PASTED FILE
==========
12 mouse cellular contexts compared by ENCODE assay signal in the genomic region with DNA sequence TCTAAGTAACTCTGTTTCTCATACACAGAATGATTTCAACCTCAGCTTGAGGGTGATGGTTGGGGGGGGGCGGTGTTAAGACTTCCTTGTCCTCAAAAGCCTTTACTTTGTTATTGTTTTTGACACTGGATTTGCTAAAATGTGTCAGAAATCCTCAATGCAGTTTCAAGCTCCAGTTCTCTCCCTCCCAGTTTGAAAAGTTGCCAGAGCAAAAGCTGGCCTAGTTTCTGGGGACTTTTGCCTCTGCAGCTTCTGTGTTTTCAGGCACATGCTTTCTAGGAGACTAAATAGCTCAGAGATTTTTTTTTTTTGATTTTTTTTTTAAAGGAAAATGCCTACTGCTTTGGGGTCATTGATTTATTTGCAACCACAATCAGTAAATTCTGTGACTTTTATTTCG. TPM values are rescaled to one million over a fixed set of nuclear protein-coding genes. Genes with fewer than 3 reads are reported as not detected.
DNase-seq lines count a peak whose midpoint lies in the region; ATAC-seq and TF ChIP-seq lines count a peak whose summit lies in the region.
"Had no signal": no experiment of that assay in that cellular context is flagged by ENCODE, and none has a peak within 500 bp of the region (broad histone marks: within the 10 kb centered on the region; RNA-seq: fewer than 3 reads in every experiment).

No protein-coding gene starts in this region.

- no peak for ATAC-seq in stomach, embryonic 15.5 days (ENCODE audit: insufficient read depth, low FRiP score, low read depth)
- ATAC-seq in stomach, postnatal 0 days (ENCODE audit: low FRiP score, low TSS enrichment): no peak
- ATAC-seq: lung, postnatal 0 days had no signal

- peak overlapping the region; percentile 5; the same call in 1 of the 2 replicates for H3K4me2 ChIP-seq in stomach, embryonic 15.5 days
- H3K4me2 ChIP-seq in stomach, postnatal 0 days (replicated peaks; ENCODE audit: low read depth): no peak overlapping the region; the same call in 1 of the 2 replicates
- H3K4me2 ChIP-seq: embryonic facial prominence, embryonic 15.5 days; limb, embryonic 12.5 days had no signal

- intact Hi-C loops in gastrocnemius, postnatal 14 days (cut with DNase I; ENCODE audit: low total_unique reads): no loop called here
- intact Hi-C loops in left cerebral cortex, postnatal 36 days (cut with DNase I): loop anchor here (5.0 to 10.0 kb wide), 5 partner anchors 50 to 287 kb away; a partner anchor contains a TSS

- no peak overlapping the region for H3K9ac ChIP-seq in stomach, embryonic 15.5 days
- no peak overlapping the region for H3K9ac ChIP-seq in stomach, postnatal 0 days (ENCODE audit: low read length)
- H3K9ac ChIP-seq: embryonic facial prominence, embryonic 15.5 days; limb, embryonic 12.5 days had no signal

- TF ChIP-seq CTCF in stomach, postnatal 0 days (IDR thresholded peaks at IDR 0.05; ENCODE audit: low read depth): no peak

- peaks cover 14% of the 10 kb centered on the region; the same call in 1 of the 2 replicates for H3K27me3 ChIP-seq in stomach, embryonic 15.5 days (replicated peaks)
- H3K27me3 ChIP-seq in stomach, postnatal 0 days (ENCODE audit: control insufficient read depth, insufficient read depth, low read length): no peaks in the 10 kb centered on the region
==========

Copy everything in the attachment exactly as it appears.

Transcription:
12 mouse cellular contexts compared by ENCODE assay signal in the genomic region with DNA sequence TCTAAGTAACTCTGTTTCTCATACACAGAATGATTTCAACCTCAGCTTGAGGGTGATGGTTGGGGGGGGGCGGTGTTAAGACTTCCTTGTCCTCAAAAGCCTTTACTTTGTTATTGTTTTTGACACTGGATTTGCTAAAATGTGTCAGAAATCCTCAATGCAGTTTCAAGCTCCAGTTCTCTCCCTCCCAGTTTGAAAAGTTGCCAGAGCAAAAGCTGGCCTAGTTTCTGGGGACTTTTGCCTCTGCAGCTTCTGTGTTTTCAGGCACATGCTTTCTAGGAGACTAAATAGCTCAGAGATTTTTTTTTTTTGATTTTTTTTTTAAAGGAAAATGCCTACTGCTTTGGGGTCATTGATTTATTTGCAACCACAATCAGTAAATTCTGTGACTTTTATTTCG. TPM values are rescaled to one million over a fixed set of nuclear protein-coding genes. Genes with fewer than 3 reads are reported as not detected.
DNase-seq lines count a peak whose midpoint lies in the region; ATAC-seq and TF ChIP-seq lines count a peak whose summit lies in the region.
"Had no signal": no experiment of that assay in that cellular context is flagged by ENCODE, and none has a peak within 500 bp of the region (broad histone marks: within the 10 kb centered on the region; RNA-seq: fewer than 3 reads in every experiment).

No protein-coding gene starts in this region.

- no peak for ATAC-seq in stomach, embryonic 15.5 days (ENCODE audit: insufficient read depth, low FRiP score, low read depth)
- ATAC-seq in stomach, postnatal 0 days (ENCODE audit: low FRiP score, low TSS enrichment): no peak
- ATAC-seq: lung, postnatal 0 days had no signal

- peak overlapping the region; percentile 5; the same call in 1 of the 2 replicates for H3K4me2 ChIP-seq in stomach, embryonic 15.5 days
- H3K4me2 ChIP-seq in stomach, postnatal 0 days (replicated peaks; ENCODE audit: low read depth): no peak overlapping the region; the same call in 1 of the 2 replicates
- H3K4me2 ChIP-seq: embryonic facial prominence, embryonic 15.5 days; limb, embryonic 12.5 days had no signal

- intact Hi-C loops in gastrocnemius, postnatal 14 days (cut with DNase I; ENCODE audit: low total_unique reads): no loop called here
- intact Hi-C loops in left cerebral cortex, postnatal 36 days (cut with DNase I): loop anchor here (5.0 to 10.0 kb wide), 5 partner anchors 50 to 287 kb away; a partner anchor contains a TSS

- no peak overlapping the region for H3K9ac ChIP-seq in stomach, embryonic 15.5 days
- no peak overlapping the region for H3K9ac ChIP-seq in stomach, postnatal 0 days (ENCODE audit: low read length)
- H3K9ac ChIP-seq: embryonic facial prominence, embryonic 15.5 days; limb, embryonic 12.5 days had no signal

- TF ChIP-seq CTCF in stomach, postnatal 0 days (IDR thresholded peaks at IDR 0.05; ENCODE audit: low read depth): no peak

- peaks cover 14% of the 10 kb centered on the region; the same call in 1 of the 2 replicates for H3K27me3 ChIP-seq in stomach, embryonic 15.5 days (replicated peaks)
- H3K27me3 ChIP-seq in stomach, postnatal 0 days (ENCODE audit: control insufficient read depth, insufficient read depth, low read length): no peaks in the 10 kb centered on the region